Concerns Raised About Health Insurance Market
Officials for the American Medical Association on Wednesday testified at a Senate Judiciary Committee hearing that market consolidation has limited the ability of physicians to negotiate with health insurers and has led to increased premiums for consumers, CongressDaily reports.
At the hearing, AMA officials said that the Department of Justice should reduce restrictions on collective bargaining among physician groups to provide physicians with more ability to negotiate with health insurers (CongressDaily, 9/6).
Edward Langston, chair-elect of the AMA board of trustees, said that health insurers have used "aggressive acquisition strategies to assume dominant positions in their market," practices that "will lead to a health care system dominated by a few publicly traded companies that operate in the interest of shareholders rather than patients."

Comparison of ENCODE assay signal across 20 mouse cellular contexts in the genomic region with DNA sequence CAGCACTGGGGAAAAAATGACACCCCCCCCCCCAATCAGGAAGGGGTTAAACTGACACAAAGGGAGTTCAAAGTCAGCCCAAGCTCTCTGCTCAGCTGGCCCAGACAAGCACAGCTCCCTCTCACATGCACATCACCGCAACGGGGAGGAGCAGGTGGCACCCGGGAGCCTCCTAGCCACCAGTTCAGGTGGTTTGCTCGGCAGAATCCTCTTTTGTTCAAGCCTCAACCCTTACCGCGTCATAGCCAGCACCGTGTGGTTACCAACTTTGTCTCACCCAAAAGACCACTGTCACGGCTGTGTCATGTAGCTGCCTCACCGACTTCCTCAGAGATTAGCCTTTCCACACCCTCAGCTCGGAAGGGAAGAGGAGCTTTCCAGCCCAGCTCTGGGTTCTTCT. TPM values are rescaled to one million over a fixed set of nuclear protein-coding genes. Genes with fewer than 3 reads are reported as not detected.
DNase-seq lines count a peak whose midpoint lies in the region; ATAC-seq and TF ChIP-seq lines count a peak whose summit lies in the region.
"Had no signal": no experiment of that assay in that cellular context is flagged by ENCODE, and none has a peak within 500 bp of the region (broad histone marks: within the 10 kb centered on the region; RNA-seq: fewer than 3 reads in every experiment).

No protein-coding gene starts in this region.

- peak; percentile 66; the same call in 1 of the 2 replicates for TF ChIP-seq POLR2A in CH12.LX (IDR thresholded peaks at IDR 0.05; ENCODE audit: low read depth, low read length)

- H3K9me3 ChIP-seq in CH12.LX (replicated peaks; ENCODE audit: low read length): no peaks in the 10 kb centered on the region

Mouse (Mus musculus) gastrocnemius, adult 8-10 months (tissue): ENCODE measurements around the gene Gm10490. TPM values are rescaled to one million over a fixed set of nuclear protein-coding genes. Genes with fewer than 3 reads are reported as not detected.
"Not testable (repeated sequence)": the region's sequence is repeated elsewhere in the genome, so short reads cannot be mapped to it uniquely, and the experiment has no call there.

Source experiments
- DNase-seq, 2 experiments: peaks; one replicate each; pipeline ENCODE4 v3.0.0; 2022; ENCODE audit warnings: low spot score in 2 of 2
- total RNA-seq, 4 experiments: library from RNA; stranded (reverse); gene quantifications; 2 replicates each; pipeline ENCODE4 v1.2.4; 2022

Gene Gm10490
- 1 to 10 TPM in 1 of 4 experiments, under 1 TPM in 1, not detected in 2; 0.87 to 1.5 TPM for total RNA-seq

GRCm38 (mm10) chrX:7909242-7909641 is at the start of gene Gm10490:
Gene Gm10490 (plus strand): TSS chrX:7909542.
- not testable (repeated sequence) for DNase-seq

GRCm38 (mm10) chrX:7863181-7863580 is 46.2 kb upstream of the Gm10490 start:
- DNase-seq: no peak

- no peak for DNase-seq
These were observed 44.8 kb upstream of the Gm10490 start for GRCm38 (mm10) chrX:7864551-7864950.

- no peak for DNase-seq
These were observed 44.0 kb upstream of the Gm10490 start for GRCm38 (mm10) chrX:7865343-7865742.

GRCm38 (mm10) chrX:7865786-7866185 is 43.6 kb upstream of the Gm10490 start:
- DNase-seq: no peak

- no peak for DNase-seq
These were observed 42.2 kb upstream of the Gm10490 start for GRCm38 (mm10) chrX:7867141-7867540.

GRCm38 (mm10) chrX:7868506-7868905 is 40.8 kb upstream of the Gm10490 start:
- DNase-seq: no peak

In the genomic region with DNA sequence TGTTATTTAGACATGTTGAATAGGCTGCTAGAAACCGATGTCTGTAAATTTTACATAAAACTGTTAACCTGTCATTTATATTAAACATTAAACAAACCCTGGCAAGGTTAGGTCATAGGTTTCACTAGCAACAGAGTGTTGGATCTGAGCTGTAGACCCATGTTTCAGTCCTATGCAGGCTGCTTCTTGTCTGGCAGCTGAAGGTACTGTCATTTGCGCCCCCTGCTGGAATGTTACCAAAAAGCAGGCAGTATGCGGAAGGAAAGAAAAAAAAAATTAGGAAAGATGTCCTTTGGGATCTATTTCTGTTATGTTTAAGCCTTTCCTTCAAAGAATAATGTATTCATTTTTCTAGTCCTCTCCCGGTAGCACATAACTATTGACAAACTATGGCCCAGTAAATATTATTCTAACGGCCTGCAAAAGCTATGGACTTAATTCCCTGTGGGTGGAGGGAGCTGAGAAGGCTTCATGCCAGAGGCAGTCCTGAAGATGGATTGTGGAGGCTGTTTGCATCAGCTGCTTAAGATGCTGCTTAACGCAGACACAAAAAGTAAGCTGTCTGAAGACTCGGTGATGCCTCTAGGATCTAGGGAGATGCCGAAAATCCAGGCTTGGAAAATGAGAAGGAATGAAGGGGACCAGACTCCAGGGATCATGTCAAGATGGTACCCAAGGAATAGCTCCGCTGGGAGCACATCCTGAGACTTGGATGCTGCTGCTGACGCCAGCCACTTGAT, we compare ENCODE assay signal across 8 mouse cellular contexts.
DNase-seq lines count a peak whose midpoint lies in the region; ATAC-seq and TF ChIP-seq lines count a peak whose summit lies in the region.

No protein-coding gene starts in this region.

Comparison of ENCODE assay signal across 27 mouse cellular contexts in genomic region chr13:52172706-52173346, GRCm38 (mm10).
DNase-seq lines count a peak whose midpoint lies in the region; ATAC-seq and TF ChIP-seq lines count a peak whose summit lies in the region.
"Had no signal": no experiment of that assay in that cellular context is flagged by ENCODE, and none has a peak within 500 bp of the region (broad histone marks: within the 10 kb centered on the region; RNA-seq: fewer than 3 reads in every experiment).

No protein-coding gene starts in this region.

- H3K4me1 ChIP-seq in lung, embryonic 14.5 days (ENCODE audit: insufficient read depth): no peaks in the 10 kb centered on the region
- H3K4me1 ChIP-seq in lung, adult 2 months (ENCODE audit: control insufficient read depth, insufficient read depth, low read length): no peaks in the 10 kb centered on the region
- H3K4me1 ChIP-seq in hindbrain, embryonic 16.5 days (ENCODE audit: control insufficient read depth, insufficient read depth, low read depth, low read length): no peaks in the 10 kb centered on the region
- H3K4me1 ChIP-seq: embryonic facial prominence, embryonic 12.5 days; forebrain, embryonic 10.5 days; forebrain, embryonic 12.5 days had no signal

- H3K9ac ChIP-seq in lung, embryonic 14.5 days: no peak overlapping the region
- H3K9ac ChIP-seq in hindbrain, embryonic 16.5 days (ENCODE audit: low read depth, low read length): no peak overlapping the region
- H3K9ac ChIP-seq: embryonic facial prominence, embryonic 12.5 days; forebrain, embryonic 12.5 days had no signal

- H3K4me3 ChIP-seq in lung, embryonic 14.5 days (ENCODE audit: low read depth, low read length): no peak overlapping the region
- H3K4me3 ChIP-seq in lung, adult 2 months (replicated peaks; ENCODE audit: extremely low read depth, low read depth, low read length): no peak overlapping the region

In a statement, Sen. Patrick Leahy (D-Vt.) said that DOJ and the Federal Trade Commission "should be vigorously enforcing the antitrust laws not just against physician groups, as it has, but against insurance companies engaging in anti-competitive behavior."
However, Stephanie Kanwit, special counsel for America's Health Insurance Plans, said that the health insurance market remains one the most competitive in the U.S. and that consumers benefit from the competition. She said, "Consumers have lots of options" (Carey, CQ HealthBeat, 9/6).